The Story of the Hawk, the Weasel, and the Jewel.

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The Story of the Hawk, the Weasel, and the Jewel. Empty The Story of the Hawk, the Weasel, and the Jewel.

Post by Mew-Chan on Sat Mar 08, 2014 12:32 pm

The Story of the Hawk, the Weasel, and the Jewel
A little Nursery tale about why hawks travel alone and hunt for cats which Relicheart of Frostclan often enjoyed telling the kits of the clan.

In the beginning, there was only one hawk in the world and he lived in the forest. His mighty wings allowed him to soar higher than any bird and his eyesight was much keener too. However, as he glided between the clouds, the other birds were much closer to the ground, and always plucked up any rodent they could see, leaving the hawk with nothing to eat.

One morning, the hawk caught sight of slight scuffling and he swooped down to see if he could catch something. When he got closer, he noticed it was a fat mouse nibbling on a seed by a near cave. Excited that no other bird had seen the fat, little creature, he dived down, hooked beak open. But at the moment he was to snatch it up, something as fast as lightning darted out of the cave and caught the mouse, crushing its spine beneath in small, but powerful jaws. The lithe white creature looked up at the hawk with his beady eyes, the hawk now perching itself in a small shrub.

Setting the mouse down, the white creature bent down and began lapping at the pool of blood, its tiny snow white paws getting drenched in the crimson liquid. When its thirst was quenched, it sat up on its hind legs and spoke to the hawk, which shocked the bird of prey even more.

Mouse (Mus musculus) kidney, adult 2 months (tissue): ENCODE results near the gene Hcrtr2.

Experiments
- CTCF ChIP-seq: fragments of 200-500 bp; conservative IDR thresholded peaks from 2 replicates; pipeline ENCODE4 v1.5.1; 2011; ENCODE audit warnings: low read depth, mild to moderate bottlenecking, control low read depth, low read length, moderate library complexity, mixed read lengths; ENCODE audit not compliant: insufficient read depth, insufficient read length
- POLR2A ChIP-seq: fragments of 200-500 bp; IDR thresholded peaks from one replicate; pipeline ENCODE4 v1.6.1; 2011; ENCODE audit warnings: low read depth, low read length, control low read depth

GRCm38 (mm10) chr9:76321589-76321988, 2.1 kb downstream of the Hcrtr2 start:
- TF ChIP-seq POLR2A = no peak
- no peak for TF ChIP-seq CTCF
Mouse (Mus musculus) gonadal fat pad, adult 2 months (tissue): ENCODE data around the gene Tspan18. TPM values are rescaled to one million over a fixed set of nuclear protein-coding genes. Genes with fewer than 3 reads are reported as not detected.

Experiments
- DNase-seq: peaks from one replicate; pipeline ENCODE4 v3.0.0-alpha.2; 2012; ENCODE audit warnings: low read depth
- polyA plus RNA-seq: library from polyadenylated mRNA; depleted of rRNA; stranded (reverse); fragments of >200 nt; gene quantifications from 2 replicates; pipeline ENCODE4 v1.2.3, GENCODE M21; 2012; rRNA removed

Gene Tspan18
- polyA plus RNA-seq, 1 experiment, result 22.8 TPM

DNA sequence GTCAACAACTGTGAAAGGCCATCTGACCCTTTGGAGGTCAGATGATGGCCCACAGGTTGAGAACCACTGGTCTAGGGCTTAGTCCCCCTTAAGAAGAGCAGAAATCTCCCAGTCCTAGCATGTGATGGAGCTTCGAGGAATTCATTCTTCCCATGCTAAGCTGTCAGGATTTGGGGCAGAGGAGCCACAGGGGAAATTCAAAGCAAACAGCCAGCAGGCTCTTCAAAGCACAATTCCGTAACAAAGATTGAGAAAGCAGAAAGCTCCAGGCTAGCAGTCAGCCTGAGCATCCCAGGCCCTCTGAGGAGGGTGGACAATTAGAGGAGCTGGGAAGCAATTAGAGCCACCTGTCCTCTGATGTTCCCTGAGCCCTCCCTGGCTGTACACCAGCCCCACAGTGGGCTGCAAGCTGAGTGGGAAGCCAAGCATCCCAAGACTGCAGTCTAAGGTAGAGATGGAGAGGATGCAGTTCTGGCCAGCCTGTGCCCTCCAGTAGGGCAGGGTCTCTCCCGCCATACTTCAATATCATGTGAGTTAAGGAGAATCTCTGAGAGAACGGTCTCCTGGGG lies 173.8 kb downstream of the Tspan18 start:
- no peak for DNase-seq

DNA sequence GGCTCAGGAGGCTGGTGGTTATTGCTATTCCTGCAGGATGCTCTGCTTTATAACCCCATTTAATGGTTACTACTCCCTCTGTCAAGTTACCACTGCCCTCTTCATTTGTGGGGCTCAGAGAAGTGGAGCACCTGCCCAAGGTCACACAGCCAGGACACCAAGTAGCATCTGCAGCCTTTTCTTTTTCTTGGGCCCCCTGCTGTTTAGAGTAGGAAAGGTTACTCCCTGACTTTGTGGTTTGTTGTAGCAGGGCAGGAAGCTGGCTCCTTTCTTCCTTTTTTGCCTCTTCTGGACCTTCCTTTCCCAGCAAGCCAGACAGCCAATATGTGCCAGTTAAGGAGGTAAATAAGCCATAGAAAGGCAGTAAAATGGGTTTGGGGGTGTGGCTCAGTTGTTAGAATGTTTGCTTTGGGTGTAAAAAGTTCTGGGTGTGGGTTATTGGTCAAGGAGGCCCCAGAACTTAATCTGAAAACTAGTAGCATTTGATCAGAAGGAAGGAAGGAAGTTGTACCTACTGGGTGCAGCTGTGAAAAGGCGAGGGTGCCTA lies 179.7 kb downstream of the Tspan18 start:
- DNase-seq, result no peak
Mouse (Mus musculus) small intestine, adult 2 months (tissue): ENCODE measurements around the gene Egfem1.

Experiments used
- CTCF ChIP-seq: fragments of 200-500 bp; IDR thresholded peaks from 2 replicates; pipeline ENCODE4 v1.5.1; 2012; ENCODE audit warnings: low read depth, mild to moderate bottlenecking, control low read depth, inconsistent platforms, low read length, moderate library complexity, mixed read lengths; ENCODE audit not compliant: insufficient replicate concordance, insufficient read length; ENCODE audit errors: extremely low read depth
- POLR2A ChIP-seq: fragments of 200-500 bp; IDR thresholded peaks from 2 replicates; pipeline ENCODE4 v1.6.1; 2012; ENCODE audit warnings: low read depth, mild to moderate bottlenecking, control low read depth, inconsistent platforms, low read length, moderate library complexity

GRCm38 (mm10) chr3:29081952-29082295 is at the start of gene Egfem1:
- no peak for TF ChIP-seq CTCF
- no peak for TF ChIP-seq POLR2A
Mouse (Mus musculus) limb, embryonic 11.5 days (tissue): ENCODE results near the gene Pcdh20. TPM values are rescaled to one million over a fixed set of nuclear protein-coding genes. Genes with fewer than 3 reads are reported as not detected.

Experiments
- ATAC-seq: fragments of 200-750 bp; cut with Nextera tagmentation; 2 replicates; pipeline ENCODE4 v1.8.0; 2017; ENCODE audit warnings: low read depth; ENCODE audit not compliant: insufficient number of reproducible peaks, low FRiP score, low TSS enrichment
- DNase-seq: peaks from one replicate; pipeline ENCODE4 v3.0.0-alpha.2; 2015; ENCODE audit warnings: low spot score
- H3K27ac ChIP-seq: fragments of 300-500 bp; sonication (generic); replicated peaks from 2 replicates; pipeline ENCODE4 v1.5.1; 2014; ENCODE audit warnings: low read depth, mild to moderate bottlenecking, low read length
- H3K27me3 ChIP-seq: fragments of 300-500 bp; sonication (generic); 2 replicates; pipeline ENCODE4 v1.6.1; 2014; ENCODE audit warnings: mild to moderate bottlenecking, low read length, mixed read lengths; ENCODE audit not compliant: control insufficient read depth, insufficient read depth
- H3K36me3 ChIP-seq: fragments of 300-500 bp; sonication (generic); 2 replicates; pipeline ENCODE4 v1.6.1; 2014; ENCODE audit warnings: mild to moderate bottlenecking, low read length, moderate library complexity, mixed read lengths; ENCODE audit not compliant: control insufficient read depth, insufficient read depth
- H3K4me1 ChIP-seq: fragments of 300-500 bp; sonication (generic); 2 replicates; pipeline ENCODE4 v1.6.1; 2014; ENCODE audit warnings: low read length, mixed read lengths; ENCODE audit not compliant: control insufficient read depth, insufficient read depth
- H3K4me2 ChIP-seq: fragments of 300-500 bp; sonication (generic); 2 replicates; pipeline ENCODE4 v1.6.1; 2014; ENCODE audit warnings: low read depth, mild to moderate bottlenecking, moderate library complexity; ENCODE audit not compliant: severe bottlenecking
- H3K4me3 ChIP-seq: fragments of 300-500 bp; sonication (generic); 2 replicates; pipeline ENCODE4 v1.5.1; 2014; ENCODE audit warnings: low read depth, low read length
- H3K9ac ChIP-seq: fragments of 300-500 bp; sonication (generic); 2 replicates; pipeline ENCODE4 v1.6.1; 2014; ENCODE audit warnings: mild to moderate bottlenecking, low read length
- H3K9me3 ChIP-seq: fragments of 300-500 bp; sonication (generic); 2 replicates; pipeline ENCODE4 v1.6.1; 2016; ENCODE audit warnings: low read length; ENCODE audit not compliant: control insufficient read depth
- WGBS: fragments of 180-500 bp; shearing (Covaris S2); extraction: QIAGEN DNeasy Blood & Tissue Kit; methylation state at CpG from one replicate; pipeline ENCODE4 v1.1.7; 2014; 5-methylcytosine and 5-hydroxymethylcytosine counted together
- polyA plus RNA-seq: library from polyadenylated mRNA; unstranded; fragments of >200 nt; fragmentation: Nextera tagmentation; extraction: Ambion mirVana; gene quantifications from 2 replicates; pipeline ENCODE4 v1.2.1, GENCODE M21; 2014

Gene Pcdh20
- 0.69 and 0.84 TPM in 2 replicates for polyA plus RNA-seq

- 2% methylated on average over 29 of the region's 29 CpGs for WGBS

"Swift hawk, your sight is keen and your talons are sharp, yet no prey fills your belly. Why?"

The hawk cleared it throat, the feathers ruffling around his neck.
"As swift as I may be, other birds are swifter and swipe the land clean of prey. Therefore, I have none."

The pure white rodent yawned, its long fangs gleaming, flicking its long, feathery tail upward, like a ghostly flame.

"Dear hawk, as you can seen, I am the weasel who lives in this cave with the other mice. I guard them from danger and every moon or so, I feed
upon one of them. Food is no worry to me. However, I cannot leave this cave for too long, for if I was to be eaten, the mice would surely never leave
and would rule over. I shall make an offer to you; soar high and far beyond these lands for me, as I cannot leave. If every day, you return to this spot, I shall send out three mice from my cave for you to eat in exchange for a story of your ventures. And you shall never go hungry."

The hawk couldn't believe what he was hearing.

"I accept your offer, good weasel, for I have many tales."

So for many moons, the hawk would leave and return to the same shrub, sharing his stories with the white weasel. And in exchange, he would collect the three mice that the weasel sent out of his cave, the group of rodents fat from protection and unaware of their fate.

And the weasel was happy to hear stories of seas, mountains, and volcanoes. And of many creatures the white creature has never heard of.

It would seem to others that the hawk and the weasel had quite a good friendship, but most believed it impossible for a predator to be friends with what some thought of as prey.